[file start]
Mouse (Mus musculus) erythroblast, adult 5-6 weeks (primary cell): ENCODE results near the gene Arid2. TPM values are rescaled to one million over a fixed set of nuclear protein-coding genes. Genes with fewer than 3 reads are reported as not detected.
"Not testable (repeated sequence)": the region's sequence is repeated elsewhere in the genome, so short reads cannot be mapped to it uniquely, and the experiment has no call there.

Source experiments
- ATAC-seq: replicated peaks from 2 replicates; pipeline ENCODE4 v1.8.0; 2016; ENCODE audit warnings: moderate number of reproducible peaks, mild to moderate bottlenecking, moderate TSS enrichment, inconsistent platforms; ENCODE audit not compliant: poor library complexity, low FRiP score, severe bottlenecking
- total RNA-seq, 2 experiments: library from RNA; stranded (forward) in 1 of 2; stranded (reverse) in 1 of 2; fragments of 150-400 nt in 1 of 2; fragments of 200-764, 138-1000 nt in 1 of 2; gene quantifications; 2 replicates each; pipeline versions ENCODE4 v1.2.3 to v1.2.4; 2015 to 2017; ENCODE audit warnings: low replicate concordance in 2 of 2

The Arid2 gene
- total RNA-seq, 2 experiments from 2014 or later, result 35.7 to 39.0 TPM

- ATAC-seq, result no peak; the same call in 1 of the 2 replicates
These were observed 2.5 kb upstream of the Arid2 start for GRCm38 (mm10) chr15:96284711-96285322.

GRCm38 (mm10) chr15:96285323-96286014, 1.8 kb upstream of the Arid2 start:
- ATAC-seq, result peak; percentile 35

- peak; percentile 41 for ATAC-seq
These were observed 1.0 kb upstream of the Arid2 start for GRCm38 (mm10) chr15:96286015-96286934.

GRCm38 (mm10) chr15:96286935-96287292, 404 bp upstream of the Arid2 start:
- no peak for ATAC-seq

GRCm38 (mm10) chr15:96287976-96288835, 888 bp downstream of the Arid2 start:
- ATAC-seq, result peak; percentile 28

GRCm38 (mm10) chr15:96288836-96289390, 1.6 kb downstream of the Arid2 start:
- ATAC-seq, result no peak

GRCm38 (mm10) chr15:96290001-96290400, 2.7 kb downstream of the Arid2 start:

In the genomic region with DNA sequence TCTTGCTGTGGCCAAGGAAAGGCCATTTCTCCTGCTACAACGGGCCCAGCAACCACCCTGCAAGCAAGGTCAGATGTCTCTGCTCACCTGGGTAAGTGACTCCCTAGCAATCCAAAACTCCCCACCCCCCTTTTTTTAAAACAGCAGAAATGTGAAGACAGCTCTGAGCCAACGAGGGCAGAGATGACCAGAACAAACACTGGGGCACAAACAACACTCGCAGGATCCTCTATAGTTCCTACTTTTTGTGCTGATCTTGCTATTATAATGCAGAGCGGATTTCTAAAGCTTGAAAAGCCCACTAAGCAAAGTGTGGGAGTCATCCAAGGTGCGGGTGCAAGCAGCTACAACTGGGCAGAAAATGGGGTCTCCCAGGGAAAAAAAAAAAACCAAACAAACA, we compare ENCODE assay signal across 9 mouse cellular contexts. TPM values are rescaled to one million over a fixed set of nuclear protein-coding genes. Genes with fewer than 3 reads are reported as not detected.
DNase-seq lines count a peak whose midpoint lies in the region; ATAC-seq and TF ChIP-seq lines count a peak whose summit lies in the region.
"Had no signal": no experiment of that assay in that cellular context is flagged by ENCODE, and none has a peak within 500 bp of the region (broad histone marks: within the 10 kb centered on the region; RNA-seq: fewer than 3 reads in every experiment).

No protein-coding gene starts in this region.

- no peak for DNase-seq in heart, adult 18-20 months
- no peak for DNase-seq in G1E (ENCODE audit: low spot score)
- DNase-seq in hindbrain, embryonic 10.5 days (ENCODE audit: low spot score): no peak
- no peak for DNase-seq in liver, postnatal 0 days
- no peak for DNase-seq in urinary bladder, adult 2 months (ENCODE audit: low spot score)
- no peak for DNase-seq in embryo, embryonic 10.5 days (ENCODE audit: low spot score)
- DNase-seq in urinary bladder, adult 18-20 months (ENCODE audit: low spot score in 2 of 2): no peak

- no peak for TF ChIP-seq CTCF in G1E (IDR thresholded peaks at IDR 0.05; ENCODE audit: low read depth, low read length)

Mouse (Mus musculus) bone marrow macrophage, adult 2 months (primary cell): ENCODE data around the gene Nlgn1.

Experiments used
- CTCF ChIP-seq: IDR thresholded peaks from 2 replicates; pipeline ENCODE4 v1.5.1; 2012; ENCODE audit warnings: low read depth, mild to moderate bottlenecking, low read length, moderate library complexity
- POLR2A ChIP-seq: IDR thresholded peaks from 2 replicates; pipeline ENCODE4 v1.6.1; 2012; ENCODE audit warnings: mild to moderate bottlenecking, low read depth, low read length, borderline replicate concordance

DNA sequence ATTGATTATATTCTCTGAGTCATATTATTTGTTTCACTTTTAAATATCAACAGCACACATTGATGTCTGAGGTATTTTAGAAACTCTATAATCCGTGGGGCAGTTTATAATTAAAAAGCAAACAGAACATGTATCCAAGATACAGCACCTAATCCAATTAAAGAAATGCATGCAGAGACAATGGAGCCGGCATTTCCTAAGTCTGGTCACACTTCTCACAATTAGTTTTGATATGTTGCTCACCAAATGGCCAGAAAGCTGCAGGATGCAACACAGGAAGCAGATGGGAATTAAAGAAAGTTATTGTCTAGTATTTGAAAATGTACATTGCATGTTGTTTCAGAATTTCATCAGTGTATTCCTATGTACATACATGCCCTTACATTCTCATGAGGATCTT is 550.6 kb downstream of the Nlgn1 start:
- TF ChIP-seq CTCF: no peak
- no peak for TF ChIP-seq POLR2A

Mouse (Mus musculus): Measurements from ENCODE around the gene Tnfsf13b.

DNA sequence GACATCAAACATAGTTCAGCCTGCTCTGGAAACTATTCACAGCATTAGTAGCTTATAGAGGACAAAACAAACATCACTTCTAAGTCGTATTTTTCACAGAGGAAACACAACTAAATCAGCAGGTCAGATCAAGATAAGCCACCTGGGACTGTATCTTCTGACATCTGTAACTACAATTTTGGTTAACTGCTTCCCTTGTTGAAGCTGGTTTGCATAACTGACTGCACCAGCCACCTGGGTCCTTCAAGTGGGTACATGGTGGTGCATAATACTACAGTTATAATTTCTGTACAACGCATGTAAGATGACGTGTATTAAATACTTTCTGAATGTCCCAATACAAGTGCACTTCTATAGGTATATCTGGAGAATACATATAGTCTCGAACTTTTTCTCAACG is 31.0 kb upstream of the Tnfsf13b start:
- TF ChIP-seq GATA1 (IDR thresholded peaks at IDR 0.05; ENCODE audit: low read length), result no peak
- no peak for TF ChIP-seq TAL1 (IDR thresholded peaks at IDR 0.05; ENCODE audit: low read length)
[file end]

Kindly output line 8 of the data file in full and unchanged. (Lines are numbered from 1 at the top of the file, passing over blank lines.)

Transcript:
- ATAC-seq, result no peak; the same call in 1 of the 2 replicates